Improving Quality of Life in Depression

Peter M. Yellowlees, MBBS, MD


February 16, 2017

This feature requires the newest version of Flash. You can download it here.

This is the Medscape Psychiatry Minute. I'm Dr Peter Yellowlees. Several meta-analyses have shown that psychotherapy is effective for reducing depressive symptom severity. However, the impact on quality of life is as yet unknown. Now a team of investigators[1] from the University of Amsterdam, Holland, have undertaken a meta-analysis of 44 randomized clinical trials comparing psychotherapy for depressed adults with a control group in order to investigate the effectiveness of psychotherapy for depression on quality of life. The researchers found a small to moderate effect size for global quality of life, a moderate effect size for the mental health component, and a small but statistically significant effect size for the physical health component, and concluded that psychotherapy for depression does have a positive impact on the quality of life of patients with depression.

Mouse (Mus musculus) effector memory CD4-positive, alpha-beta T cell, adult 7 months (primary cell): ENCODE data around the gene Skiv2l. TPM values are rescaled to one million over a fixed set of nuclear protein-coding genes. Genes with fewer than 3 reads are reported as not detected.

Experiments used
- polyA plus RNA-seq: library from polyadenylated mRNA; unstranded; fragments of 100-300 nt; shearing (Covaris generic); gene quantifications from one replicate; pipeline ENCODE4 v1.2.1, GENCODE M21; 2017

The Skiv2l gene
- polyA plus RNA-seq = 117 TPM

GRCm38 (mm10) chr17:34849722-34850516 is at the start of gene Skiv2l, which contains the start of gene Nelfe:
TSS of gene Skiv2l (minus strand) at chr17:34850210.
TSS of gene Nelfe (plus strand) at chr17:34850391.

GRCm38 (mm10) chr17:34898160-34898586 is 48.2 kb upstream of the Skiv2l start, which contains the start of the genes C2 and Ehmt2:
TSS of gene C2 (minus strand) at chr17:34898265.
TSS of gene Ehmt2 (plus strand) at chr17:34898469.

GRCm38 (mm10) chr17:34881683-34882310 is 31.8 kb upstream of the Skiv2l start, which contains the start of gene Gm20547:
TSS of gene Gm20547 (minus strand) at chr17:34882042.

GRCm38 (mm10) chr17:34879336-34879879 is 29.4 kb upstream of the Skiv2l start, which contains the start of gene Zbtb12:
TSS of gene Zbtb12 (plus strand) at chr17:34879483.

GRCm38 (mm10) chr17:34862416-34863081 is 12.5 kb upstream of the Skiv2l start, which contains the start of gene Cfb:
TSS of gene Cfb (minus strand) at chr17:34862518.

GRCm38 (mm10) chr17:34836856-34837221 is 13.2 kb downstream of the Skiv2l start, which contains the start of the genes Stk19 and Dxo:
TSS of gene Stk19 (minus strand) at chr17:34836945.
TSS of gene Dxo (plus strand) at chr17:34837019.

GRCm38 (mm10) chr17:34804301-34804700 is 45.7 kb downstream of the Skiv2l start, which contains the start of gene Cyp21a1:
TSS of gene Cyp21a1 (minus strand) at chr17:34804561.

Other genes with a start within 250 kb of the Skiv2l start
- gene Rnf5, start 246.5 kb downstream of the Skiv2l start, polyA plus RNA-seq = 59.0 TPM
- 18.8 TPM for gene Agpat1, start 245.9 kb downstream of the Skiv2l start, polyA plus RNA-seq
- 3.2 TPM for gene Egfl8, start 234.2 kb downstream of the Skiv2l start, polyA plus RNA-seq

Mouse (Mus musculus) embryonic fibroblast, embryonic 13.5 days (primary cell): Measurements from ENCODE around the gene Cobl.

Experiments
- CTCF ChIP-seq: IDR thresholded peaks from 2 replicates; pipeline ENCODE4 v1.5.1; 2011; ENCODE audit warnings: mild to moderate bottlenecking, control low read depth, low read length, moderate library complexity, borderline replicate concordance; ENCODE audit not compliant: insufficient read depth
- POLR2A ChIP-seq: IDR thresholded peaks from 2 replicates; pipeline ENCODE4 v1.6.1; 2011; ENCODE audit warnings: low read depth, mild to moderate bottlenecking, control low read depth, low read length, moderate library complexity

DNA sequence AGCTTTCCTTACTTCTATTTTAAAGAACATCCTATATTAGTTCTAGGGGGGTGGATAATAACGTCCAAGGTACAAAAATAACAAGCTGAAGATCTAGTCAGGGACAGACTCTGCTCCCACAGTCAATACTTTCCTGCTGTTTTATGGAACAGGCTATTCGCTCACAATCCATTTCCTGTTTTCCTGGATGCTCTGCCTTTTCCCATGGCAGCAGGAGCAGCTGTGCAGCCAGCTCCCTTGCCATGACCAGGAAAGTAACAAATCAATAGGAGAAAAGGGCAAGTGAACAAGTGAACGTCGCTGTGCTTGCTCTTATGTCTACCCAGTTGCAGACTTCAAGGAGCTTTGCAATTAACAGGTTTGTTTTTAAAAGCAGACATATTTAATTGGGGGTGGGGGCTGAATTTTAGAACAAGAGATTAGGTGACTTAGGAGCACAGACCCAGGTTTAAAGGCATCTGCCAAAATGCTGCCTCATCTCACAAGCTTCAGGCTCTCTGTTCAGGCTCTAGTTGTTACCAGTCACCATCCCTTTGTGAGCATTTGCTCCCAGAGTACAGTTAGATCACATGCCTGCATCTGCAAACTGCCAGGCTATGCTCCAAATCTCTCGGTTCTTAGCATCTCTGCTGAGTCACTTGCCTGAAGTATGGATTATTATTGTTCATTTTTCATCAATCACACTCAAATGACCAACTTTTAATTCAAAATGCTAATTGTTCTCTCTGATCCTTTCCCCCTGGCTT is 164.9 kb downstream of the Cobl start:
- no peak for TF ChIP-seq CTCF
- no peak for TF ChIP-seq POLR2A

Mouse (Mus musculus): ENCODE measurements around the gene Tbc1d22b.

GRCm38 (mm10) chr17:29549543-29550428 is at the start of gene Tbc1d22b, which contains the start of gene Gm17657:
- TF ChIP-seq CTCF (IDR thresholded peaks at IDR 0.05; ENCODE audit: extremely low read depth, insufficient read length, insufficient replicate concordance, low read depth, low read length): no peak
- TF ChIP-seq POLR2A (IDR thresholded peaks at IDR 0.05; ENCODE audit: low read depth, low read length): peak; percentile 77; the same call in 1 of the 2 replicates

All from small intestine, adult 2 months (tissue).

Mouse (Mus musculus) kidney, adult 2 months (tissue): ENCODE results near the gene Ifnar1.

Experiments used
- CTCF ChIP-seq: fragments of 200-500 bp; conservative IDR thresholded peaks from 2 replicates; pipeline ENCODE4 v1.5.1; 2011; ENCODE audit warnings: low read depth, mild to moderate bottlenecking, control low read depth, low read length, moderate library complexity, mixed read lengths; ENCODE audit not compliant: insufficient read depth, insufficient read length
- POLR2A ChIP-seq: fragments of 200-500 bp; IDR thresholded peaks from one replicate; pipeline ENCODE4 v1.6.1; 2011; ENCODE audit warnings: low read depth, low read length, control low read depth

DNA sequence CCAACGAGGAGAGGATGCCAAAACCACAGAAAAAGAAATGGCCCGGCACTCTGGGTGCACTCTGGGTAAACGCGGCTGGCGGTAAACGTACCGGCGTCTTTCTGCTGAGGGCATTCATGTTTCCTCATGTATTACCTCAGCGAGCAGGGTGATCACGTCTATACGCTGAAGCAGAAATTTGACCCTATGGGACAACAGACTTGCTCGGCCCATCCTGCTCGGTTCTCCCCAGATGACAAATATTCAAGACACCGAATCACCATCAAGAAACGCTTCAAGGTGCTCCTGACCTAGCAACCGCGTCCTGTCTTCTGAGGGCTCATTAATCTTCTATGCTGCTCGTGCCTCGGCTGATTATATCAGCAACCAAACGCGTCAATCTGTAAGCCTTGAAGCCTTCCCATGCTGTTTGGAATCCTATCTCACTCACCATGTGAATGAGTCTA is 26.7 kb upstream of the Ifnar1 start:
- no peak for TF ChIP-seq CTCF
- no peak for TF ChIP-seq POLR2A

So, why should we be interested in this study? The answer is primarily because quality of life is very important for our patients, in that it relates to levels of functional disability. And from a patients' perspective, the measurement of quality of life is perhaps more important than many of the traditional diagnosis or disease-specific measures of, say, depression, that we typically use in medical research. In short, quality of life matters, and it is important that we can now say to our patients that their psychotherapy treatment for depression is also likely to make their quality of life better.

Thank you for listening to this Medscape Psychiatry Minute. Do enjoy your practice.


Comments on Medscape are moderated and should be professional in tone and on topic. You must declare any conflicts of interest related to your comments and responses. Please see our Commenting Guide for further information. We reserve the right to remove posts at our sole discretion.